By Frank Clifford | July 14, 2014
About a year ago, I wrote a Horoscope Detective column for TMA (Feb/Mar 2013) on Planetary Types. The gist was that it’s all well and good to make a direct correspondence in astrology (X planet or sign “rules” music, or Y “rules” the law) if we consider these as umbrella terms that link a planet to a field of work or the temperament that ideally suits that work. But all planets (and signs) are represented in every profession; areas of life are too broad to assign to one planet only, and there are people of “planetary types” in every area of life.
I would argue that it’s more important why we do something (for a living, for instance) than what we actually do, because the horoscope shows our motivations, passions, and personal qualities that shine through whatever work or life situation we pursue. Put another way, some astrologers are from Venus, some from Saturn, some from Jupiter, and so on. There is variance in every profession (the Gauquelins understood this when moving from statistical results linking planets to professional eminence to their later studies of keyword traits). Birth charts of those in any field are as varied as the motives, styles, and skills of their owners.
In the recent Music Issue of TMA, I wrote about the charts of 15 vocalists — each a unique song stylist — providing snapshots into some themes of their horoscopes and key aspects of their lives and work. In my research into what represents the voice, I found that Mercury and the Moon spoke most directly about a vocalist’s delivery and interpretation:
“Where is the “voice” in the chart? The first stop is Mercury (its sign position and aspects), which reveals how we compose and arrange both words and sounds. But really, the whole chart — in particular, its major aspects and the Sun, Moon, and Ascendant signs — reveals the vocal style, interpretive qualities, and “personality” of a singer.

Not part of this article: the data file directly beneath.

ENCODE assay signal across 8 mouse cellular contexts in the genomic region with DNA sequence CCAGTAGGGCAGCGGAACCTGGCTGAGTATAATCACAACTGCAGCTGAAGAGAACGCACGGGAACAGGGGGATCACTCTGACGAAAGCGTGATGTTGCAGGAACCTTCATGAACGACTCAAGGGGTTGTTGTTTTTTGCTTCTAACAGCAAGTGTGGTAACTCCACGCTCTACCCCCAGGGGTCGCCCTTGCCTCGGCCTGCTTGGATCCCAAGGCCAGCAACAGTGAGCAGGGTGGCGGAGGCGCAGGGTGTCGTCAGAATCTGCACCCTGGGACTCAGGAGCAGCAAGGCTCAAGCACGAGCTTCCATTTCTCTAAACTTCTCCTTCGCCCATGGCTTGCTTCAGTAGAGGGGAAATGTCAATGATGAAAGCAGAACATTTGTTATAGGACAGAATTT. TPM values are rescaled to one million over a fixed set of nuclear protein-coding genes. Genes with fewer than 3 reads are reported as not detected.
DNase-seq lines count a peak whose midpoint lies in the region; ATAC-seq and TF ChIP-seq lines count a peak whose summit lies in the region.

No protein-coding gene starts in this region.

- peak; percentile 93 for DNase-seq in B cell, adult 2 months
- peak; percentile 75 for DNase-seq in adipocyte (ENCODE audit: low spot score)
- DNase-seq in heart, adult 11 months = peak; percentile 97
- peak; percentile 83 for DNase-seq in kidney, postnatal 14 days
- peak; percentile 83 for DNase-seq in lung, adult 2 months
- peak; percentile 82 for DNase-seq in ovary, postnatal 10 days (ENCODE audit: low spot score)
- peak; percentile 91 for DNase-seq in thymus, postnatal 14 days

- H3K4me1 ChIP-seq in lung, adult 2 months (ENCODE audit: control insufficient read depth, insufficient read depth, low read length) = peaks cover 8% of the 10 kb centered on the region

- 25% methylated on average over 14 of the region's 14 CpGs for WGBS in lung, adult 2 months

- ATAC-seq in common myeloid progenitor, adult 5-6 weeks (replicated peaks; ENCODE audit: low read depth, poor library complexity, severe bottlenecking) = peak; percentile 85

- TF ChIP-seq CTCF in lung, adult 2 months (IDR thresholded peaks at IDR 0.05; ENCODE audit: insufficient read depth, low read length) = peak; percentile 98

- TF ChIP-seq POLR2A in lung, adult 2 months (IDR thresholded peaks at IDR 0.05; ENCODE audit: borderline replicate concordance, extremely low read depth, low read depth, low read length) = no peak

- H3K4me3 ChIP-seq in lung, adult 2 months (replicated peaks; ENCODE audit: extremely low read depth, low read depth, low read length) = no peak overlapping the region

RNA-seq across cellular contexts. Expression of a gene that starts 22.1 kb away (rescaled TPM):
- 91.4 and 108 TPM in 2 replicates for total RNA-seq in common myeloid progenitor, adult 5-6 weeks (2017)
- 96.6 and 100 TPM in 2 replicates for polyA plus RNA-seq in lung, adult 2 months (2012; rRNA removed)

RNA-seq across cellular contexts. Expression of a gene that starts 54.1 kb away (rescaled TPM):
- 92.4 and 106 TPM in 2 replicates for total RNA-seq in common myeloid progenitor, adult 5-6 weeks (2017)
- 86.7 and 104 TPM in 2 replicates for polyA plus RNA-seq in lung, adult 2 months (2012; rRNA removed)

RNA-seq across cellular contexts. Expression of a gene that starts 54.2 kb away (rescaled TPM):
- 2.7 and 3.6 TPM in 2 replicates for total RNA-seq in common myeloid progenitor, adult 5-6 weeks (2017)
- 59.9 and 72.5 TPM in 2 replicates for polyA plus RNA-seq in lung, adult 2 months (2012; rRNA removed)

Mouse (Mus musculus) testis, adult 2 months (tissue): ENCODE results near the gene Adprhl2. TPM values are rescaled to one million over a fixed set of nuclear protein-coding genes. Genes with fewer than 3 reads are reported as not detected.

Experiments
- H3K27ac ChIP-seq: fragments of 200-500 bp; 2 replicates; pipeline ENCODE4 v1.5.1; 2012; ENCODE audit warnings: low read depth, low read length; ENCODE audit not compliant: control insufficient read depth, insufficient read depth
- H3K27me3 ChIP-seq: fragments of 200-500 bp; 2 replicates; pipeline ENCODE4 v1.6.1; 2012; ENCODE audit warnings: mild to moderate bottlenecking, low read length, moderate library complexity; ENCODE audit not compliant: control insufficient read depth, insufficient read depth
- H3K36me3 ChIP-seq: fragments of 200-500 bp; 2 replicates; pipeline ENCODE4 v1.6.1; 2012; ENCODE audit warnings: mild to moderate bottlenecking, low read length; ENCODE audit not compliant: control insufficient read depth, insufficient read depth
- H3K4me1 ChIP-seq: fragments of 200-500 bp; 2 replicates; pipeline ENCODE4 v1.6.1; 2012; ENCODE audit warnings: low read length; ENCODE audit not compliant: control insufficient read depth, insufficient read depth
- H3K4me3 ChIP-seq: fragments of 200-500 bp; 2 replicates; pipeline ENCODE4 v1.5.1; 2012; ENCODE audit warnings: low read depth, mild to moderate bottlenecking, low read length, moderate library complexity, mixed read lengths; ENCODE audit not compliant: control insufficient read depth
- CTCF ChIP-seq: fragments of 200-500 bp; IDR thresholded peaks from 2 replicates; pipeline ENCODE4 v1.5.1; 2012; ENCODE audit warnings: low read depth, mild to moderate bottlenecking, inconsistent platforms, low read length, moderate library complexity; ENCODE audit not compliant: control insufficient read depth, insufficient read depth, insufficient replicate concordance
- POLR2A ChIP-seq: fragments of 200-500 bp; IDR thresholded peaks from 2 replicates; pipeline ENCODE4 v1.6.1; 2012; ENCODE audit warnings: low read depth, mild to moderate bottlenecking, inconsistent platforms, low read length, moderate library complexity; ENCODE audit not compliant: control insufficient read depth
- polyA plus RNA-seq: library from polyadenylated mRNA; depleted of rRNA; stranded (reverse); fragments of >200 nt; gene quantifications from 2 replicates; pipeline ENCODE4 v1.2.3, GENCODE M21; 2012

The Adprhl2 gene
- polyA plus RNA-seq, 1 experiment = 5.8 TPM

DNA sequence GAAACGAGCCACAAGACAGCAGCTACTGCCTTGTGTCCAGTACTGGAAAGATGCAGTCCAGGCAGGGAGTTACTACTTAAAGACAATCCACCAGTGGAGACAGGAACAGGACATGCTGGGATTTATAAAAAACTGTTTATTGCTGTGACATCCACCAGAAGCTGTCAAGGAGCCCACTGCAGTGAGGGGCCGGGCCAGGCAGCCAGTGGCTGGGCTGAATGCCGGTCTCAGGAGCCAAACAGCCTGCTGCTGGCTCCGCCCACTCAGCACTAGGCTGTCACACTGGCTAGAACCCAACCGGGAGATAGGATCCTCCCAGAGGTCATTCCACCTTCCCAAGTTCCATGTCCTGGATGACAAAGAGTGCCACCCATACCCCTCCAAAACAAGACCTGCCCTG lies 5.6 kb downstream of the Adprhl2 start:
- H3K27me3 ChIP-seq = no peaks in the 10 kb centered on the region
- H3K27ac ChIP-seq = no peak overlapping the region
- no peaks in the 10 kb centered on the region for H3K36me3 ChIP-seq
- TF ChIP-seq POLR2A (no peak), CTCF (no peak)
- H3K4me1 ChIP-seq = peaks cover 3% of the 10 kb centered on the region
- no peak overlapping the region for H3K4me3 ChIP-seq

If Mercury links to a singer’s physical, technical voice and left-brain analytic functions, the Moon (right brain) reveals how a singer interprets the lyrics and phrases a song. Both planets have specific “connect and communicate” roles, but the Moon conveys a mood to the audience. (“Iconic Vocalists of the 20th Century, Their Music, Their Lives, Their Charts,” TMA, April/May 2014)”
Later I received an email from someone, incredulous that I’d not spoken about Venus. How could I have left it out? Did I not know the links to Taurus and the throat?!
Venus appears to be strong in the charts of manufactured pop stars and MOR (middle of the road) entertainers, and it speaks of “harmony” and “popularity,” but does it say much about the type of singing voice we have? I try to keep an open mind about astrological factors — otherwise, what we expect to see is what we then find in a chart. I research from the outside-in: I like to discover as much as I can about the life and character of a public figure (in this case, their vocal style and interpretation, their musical interests and vocal qualities) and then look for these things in the horoscope.